Frank "The Elder" Antonacci of Lindy Farms (left) and David Reid of Preferred Equine | Dave Landry

First-crop Bonanza

October 3, 2017

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With first-crop yearlings from Captaintreacherous, Sweet Lou, Trixton, Father Patrick and more on offer beginning tonight at the Lexington Selected Yearling Sale, an auction that has a decidedly different complexion to last year’s record sale that was dominated by offspring of Muscle Hill and Somebeachsomewhere.

by Dave Briggs

With the first crops of four new stallions set to begin selling tonight at the Fasig-Tipton Pavilion in Lexington, KY, the Lexington Selected Yearling Sale has a decidedly different complexion to last year’s record auction in which very few progeny of new stallions went through the ring.

This year, the first crops of pacers Captaintreacherous, Sweet Lou and Sunshine Beach will be sold, along with the initial offerings of trotters Trixton, Father Patrick, Uncle Peter, E L Titan and Royalty For Life.

“It’s pretty exciting to have the first-crop sires out there,” said David Reid of Preferred Equine, who also shares the sales manager role with Randy Manges.

All five sale sessions — running on consecutive nights through Saturday — start at 7 p.m.

Consignors and potential buyers at Fasig-Tipton on Monday said they were particularly excited about the first offerings of Captaintreacherous and Sweet Lou, Father Patrick and Trixton.

“Overall, the buzz is positive for all four of them,” said Adam Bowden of Diamond Creek Farm “We’ve got two on the trotting side, two on the pacing side, on a national level… I think there is going to be a lot of opportunity for people to buy a nice prospect.”

Last year, Somebeachsomewhere on the pacing side and Muscle Hill on the trotting side were even more dominant in the ring than in previous years. The two accounted for $10,769,000 in sales, 33 per cent of the total sale gross despite representing just 16 per cent of the total number of yearlings sold.

Muscle Hill led all sires in gross with $5,948,000 from 52 yearlings, an average of $114,385.

Somebeachsomewhere led the sale in average with $123,615 from 39 yearlings that sold for $4,821,000 combined.

“Basically, it was a laser beam to those two and everybody focused on those horses. This year, you have four new stallions to spread out the money,” said Steve Stewart of Hunterton Farm. “I think it’s a good thing for everybody. I don’t think it’s a perfect scenario when you have total, total domination of one trotter and one pacer. I think it’s better when you spread it out, but then you might go back to the laser beam if those four don’t do anything. We’ll find out.”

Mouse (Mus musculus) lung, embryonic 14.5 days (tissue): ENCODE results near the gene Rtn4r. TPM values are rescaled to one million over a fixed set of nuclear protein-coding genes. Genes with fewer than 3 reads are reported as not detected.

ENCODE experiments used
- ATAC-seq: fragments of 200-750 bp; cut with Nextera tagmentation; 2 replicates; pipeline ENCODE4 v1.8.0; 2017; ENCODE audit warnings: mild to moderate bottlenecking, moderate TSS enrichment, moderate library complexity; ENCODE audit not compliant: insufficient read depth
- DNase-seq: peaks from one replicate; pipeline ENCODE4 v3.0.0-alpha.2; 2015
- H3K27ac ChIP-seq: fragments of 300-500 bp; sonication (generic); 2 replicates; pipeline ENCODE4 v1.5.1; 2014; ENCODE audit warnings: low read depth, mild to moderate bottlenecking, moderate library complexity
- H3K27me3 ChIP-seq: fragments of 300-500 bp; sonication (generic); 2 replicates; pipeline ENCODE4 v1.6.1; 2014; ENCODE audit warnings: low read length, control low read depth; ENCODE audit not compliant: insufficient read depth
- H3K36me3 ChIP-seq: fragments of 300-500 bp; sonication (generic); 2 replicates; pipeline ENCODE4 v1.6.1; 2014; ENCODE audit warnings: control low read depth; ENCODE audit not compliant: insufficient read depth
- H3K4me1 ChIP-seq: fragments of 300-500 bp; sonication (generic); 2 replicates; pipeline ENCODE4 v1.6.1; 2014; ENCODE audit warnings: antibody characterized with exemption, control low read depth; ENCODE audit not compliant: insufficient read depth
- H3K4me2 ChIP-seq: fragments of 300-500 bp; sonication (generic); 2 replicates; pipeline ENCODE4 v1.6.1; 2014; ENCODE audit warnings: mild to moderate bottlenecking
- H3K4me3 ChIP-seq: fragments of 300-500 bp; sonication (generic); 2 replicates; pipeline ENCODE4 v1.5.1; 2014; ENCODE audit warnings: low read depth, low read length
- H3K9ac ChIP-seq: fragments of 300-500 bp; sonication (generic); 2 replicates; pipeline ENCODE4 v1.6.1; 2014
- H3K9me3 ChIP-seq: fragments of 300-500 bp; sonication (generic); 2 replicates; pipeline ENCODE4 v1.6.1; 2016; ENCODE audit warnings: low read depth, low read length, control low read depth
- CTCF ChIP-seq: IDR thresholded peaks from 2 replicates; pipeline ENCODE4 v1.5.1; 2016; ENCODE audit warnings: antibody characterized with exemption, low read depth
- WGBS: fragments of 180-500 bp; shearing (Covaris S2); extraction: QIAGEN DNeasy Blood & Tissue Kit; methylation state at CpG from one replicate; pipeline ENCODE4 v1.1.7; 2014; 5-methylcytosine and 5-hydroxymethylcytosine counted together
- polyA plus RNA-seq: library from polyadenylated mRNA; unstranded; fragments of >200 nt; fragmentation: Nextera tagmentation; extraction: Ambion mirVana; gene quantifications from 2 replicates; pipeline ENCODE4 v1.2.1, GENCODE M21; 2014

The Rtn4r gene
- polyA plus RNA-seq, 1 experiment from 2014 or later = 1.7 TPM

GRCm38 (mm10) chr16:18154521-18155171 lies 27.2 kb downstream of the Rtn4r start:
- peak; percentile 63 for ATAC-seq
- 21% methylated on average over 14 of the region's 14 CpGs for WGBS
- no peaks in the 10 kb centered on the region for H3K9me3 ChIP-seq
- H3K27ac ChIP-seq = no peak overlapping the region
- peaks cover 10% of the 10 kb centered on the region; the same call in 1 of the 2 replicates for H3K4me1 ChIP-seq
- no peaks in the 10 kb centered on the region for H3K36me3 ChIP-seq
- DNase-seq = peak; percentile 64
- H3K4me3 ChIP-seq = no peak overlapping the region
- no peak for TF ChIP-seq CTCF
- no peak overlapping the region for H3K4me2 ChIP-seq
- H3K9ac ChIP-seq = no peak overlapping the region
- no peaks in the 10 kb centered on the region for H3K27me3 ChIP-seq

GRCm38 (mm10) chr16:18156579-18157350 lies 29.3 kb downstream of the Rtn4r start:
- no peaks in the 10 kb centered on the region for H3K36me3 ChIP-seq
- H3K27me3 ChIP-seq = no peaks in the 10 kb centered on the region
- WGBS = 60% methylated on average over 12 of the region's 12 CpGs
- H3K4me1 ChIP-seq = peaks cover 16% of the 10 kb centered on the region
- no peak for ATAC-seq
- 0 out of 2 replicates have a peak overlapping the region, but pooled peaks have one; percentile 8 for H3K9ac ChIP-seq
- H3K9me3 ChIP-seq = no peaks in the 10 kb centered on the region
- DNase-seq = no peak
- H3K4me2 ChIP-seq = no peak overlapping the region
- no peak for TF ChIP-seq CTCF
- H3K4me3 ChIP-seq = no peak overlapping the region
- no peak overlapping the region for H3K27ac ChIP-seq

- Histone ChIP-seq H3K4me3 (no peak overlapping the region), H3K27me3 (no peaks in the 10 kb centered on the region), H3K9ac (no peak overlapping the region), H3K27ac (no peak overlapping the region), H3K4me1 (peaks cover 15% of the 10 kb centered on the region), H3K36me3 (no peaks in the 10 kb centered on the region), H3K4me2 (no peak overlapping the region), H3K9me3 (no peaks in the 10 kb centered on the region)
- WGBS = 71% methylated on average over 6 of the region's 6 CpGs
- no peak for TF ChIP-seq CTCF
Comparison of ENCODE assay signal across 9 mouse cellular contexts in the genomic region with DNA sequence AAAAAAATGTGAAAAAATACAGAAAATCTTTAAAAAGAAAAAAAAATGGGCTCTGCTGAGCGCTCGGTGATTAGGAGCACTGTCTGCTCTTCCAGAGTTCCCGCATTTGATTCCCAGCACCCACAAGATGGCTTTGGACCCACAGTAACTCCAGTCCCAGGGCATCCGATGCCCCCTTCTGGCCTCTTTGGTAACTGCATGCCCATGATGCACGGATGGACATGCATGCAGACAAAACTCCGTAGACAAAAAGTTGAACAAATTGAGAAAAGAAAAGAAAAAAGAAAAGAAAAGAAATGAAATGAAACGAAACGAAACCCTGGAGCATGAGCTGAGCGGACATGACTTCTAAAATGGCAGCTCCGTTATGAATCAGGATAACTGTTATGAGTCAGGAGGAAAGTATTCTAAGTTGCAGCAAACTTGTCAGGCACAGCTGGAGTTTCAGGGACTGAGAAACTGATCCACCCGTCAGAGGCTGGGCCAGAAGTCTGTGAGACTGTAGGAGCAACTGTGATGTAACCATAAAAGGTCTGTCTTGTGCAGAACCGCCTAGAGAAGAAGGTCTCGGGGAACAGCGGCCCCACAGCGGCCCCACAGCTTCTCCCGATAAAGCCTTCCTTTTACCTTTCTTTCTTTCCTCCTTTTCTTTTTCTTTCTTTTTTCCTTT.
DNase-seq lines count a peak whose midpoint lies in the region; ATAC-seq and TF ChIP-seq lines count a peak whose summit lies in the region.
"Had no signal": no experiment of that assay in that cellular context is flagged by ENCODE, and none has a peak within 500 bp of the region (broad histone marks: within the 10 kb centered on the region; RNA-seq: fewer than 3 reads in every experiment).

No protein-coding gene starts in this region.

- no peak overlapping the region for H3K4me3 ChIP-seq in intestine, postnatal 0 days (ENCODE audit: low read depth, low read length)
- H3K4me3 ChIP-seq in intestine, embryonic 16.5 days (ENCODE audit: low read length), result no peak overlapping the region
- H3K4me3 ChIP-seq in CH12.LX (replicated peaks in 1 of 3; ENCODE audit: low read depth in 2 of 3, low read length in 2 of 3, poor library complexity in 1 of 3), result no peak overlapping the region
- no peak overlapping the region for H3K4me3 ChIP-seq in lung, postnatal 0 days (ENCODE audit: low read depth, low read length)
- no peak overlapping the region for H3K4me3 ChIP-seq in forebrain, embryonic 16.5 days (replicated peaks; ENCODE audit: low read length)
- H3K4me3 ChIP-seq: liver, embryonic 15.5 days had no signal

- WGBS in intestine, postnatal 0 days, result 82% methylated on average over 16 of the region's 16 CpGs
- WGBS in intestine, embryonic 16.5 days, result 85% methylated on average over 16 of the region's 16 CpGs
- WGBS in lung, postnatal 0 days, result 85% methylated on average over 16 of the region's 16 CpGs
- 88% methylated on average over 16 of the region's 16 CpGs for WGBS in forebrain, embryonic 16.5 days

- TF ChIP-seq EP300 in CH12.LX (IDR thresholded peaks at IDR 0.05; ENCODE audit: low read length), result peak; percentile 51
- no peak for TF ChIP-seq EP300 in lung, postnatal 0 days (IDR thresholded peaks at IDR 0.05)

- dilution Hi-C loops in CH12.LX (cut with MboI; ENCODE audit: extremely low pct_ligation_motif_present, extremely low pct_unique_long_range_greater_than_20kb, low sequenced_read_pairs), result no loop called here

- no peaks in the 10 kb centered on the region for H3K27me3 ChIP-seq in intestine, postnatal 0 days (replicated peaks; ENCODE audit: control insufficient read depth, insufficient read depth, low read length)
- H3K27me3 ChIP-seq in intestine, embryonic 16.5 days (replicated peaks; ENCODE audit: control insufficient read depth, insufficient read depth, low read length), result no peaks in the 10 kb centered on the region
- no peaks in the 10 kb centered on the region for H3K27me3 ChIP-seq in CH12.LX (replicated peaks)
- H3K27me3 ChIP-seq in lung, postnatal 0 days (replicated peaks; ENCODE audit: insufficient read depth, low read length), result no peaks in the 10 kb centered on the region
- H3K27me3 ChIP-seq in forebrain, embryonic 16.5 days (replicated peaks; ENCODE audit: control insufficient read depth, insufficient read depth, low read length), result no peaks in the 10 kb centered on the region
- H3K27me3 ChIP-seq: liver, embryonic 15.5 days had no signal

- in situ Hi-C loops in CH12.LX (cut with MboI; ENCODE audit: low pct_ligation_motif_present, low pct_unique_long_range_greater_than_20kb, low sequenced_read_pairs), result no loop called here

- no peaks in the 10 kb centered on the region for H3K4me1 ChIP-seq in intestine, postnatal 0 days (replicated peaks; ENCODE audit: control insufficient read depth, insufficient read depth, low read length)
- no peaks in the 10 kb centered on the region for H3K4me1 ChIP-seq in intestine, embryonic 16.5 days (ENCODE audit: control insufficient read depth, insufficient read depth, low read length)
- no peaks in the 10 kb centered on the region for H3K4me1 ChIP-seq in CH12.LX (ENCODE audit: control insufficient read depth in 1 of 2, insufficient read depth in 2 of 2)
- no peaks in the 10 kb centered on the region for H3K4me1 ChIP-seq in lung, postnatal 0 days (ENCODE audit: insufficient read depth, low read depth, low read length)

Bob Brady of Kentuckiana Farms said, “I think these first-crop stallions are going to get a real good look. The Trixtons are very nice, the Captains are nice, the Patricks are nice, the Sweet Lous are nice… it’s going to help be a more balanced sale.”

“Just because they are first-crop sires doesn’t mean the amount of money that we are going to sell them for is going to double,” said Steve Jones of Cameo Hills. “It’s just in how the money will be distributed and that will probably be less to Somebeachsomewhere and Muscle Hill.”

Bowden said, “I think these new stallions kind of provide some competition, at least starting in the sales ring, and then we’ll see on the track next year. I think it makes it more exciting.”

In 2016, 573 yearlings were sold at the Lexington Selected Yearling Sale for a gross of $32,262,000 and a record average of $56,304 that smashed the previous average record of $45,220 set in 2015. Despite 69 fewer horses being sold in 2016 compared to 2015, the gross was up $3.23 million and 11 per cent from the $29,031,000 fetched in 2015 when 642 horses were sold. The 2016 gross was the second highest in sale history behind only the $35,648,962 set in 2007 when 791 yearlings were sold — 218 more than in 2016.

Last year, the sale also produced an $800,000 yearling when a Muscle Hill—Southwind Serena colt named Tactical Landing sold for the second highest price in harness history for a yearling at auction and. Meanwhile, Come See The Show, a Somebeachsomewhere—Put On A Show filly, sold for $550,000.

Reid said the new mix of first-crop sires, “gives buyers different choices that they haven’t had in the past. You’ll have some people who can’t wait for first-crop sires and some people who want to go back to the old reliables, Muscle Hill and Somebeachsomewhere.”

Brady said it should mean a solid sale through all five sessions ending Saturday night.

Dr. Mike Wilson of Warrawee Farm in Ontario is selling nine horses in Lexington. He said the catalogue looks, “fantastic, especially with all the new sires. A lot of the yearlings I’ve seen from the new sires look good… Captaintreacherous really seems to stamp them.”

But can this year’s sale top last year’s sale?